A trick in filmmaking since 1930

How green screens work

Chroma key screens –commonly called green screens— have been used in film since the 1930’s for compositing (layering) two (or more) images or videos.

Chroma key compositing refers to the technique used to layer two images or videos together. Every colour has a chroma range. When a colour appears solid, it can be easily excluded from an image, to be made transparent.

When placing a chroma coloured screen –often green or blue—behind an actor, the resulting transparency allows for creative use of a second video, still image or graphic to be layered into the image-behind or in front of the actor. This technique is commonly used to produce weather forecasts, showing a map in the background, or to place a person in front of a background to make it look like they are in a different physical space. It can also be used to produce special effects, for example to make someone look like they are flying (by compositing a moving background behind them, while they act like they are flying) and other cinematic tricks.

The early stage of green screen

Before this technique, filmmakers used camera tricks such as double exposure to get the effects achieved by chroma key compositing. Some of the early attempts at this amazed viewers.

In his 1903 film The Great Train Robbery, Edwin S. Porter superimposed a moving train over a window in the main film image, to make it look like a train was leaving the train station. (Train effect at 1:18).

Early films cleverly used compositing of two or more images to transport actors to imaginary locations. There is nothing more untrue than the saying “The camera never lies.” In fact, for a hundred years of cinema, the camera has always lied. Using a combination of camera illusions to make small things look large and overlaying film exposures, filmmakers have used tricks to bring cinematic stories to life, bringing audiences into new worlds, new realities.

Green Screen techniques and innovations

1 - The Bi-pack method

First, shoot the actor on film, then, set up a camera in front of a glass painting of the desired second image, say, a big castle. Expose a new reel of film to the first film, rewind, then expose it to the second image. Voila! Now, what do you do when you want the actor to move and interact without the background bleeding through?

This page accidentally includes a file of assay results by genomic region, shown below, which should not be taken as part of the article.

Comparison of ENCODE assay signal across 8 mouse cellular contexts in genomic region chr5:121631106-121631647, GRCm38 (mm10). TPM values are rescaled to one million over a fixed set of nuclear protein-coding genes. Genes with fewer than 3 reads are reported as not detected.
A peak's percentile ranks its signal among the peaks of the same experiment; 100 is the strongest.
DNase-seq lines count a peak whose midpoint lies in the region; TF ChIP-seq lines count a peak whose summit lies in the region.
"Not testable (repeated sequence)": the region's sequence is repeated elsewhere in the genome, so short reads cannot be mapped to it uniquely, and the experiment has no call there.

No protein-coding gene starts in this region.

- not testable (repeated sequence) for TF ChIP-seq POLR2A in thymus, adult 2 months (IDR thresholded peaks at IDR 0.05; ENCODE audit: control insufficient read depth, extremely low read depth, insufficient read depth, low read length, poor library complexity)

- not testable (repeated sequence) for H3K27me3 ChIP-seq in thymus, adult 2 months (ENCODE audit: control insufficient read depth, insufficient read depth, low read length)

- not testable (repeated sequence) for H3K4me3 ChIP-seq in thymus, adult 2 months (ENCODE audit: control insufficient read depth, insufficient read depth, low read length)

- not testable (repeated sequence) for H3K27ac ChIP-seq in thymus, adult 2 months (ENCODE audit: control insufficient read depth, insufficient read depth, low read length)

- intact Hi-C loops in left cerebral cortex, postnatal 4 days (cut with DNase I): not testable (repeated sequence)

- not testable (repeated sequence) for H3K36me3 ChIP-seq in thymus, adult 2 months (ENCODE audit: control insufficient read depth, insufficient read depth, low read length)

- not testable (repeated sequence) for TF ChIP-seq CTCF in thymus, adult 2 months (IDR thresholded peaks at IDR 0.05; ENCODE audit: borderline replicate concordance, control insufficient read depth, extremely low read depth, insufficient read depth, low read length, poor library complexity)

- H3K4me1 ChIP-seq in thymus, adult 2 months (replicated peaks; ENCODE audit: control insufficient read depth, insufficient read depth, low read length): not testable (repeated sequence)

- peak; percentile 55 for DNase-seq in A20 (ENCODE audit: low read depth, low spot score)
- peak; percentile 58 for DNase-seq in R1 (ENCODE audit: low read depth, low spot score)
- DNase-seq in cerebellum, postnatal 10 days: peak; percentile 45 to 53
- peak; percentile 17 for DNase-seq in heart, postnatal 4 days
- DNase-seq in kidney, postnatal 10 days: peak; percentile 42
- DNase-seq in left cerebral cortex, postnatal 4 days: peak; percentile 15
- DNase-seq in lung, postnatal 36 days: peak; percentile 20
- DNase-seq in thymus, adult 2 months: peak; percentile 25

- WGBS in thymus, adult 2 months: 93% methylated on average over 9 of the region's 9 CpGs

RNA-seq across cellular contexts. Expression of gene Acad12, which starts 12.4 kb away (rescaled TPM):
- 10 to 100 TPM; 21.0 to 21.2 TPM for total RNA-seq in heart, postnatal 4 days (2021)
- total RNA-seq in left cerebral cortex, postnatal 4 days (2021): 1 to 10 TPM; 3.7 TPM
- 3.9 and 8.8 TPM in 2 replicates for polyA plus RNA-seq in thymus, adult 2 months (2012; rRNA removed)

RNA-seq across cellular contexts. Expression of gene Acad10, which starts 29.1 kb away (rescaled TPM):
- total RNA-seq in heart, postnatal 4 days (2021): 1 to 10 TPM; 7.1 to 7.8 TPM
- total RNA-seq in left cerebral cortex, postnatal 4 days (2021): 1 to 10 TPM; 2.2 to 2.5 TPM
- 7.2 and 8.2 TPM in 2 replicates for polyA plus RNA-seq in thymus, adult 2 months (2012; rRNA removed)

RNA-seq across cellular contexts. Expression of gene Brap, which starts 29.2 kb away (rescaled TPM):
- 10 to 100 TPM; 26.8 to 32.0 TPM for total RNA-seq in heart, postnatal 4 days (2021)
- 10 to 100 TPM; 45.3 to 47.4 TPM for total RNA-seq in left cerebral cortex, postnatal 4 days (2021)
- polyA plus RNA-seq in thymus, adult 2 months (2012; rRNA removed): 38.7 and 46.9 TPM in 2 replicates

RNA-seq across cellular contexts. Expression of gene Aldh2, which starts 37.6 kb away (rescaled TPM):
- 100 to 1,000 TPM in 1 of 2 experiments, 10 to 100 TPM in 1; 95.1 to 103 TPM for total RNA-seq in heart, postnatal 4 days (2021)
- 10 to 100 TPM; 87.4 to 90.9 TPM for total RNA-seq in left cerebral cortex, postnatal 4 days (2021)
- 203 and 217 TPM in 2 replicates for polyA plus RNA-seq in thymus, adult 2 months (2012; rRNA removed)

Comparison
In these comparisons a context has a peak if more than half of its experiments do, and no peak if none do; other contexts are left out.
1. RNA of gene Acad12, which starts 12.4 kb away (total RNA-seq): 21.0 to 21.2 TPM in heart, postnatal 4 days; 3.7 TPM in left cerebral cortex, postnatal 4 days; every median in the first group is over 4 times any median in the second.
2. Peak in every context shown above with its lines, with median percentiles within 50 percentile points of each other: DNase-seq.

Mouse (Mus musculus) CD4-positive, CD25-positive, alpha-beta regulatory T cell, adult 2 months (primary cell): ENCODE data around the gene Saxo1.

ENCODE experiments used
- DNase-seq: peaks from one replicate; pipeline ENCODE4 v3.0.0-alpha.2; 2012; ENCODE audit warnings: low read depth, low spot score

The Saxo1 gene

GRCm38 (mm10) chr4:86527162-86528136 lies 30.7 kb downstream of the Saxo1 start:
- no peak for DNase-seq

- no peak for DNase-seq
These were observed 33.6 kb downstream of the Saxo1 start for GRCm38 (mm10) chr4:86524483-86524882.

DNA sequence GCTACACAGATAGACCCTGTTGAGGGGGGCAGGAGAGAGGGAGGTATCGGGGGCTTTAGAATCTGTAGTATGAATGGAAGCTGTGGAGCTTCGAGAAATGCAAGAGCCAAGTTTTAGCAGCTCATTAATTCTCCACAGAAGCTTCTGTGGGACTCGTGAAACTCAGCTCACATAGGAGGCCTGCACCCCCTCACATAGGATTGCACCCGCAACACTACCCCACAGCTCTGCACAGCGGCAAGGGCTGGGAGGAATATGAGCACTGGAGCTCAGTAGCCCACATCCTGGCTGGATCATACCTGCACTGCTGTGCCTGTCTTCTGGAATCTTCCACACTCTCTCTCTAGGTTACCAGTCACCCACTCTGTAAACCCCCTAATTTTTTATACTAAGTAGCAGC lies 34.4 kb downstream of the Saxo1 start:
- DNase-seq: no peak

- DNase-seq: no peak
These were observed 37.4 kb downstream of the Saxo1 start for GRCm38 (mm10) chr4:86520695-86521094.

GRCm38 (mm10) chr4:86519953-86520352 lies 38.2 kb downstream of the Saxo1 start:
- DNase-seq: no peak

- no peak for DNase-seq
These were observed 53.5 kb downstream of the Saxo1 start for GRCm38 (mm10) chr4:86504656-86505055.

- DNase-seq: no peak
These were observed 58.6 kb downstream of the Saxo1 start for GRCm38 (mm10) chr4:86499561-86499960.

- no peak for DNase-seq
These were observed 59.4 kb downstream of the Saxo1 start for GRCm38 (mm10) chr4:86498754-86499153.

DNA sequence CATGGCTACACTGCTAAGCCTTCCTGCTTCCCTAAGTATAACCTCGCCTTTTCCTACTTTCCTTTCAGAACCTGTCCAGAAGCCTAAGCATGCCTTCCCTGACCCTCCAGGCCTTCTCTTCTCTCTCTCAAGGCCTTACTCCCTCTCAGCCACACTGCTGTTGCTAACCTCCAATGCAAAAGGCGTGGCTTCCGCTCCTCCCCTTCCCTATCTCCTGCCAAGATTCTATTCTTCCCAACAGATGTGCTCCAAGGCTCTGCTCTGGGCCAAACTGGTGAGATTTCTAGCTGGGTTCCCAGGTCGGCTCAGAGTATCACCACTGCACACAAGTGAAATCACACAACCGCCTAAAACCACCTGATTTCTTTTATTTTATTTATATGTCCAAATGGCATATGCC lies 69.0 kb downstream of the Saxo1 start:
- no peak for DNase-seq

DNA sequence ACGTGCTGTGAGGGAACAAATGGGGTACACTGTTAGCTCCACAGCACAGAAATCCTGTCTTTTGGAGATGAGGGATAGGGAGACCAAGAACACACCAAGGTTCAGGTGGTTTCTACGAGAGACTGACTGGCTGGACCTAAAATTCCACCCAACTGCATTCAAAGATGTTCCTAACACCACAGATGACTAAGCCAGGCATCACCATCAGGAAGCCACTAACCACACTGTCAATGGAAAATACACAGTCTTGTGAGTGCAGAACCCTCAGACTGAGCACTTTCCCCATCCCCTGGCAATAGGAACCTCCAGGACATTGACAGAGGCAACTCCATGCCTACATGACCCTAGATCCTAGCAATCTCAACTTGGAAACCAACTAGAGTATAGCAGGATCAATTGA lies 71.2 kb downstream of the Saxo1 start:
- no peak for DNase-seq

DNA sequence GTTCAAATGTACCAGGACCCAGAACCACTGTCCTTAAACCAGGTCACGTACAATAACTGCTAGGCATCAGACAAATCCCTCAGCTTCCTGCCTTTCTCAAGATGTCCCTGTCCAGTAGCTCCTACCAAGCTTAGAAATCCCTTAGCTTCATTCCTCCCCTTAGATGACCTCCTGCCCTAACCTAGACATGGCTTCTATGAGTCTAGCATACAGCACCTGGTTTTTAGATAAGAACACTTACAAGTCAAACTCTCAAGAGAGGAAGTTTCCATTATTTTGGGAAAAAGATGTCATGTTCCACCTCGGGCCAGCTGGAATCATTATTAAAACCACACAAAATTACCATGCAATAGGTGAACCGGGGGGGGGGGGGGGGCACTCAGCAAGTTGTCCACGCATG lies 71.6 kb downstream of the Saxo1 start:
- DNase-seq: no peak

2 - The Williams Process

Invented by Frank Williams in 1916, this introduced using a blue screen to print a black silhouette of the actor on a pure white background, called a ‘holdout matt.” Next, Williams did reverse printing on the film to get a white silhouette against black. Next, the film could be shot using the bi-pack method (above) to composite the shot.

 3 - The Dunning Method

In 1925, Dodge Dunning added yellow light to the shooting process to illuminate the actor in order to improve the process of separation of actor from the blue screen. This was beautifully used in the 1933 production of King Kong.

4 - Sodium Screen Process

Used extensively in Disney’s original version of Mary Poppins, Wadsworth Pohl is credited with developing the sodium vapor process, also known as yellow screen, a film technique which lights up actors using powerful sodium vapor lights on a narrow colour spectrum which does not register on the red, green or blue layers. This was refined by Disney’s in-house engineer, Petro Vlahos.

Ref. Yellow Screen process By RicHard-59 - Own work, CC BY-SA 3.0,

From green screen to LED blue screen

LED blue screen: Star Wars Episode V (1980)

The 1980 film Star Wars Episode V - The Empire Strikes Back, won the Academy Award for Best Visual Effects. The film displayed how film compositing technology literally opened up a universe of possibility with the use of light.

The technology behind LED blue screen involves the separation of a narrow slice of blue light from the full spectrum of visible colour. In the filming of Star Wars, LED blue screens were used at an energy wave of 500 nanometers; a point at which blue light turns completely clear. Compositing red, green, blue separations, with matts, cover matts, and intermatts using bi-packing techniques on every starship and fighter plane, the film came to life, with Luke Skywalker the fighter pilot leading the charge.

Legend: The Battle of Hoth
Why does a green screen have to be green?

Green and blue are the colours most commonly used for chroma screen compositing. First and foremost, this is because they are the colours farthest from human skin tone. Otherwise, any colour could be used for a transparent effect.  

The greatest limitation of green/blue screen technology is lighting. When lighting is not perfectly balanced between two composite images, the image looks odd to the audience, and distracts greatly from the believability of the composite moving image. 

Is the green screen now obsolete?

Once exclusively a tool for weathercasters and cinematographers today, digital green screen technology is now used every day by people video conferencing with Zoom. It's a playful technology for a 12-year-old, adding a digitally rendered green screen around her body during a school Zoom call—a quick and easy way for her to hide her messy bedroom from her teacher and peers during a math class. The digital version of green screen technology is now so pervasive, it’s used every day for everyday scenarios, made even more popular as video calls increased during Covid-19 pandemic lockdowns.

Technology is moving at an accelerated pace. Effects that seem magical and amazing today are likely to become integrated to use in regular everyday routines in the future. Perhaps we will represent ourselves as a virtual human, or place ourselves in a realistic-looking amazon jungle during an exercise routine. 

...and it all began with a green screen and a camera...

Stay tuned for part II: from Green screens to LED projection, and real-time compositing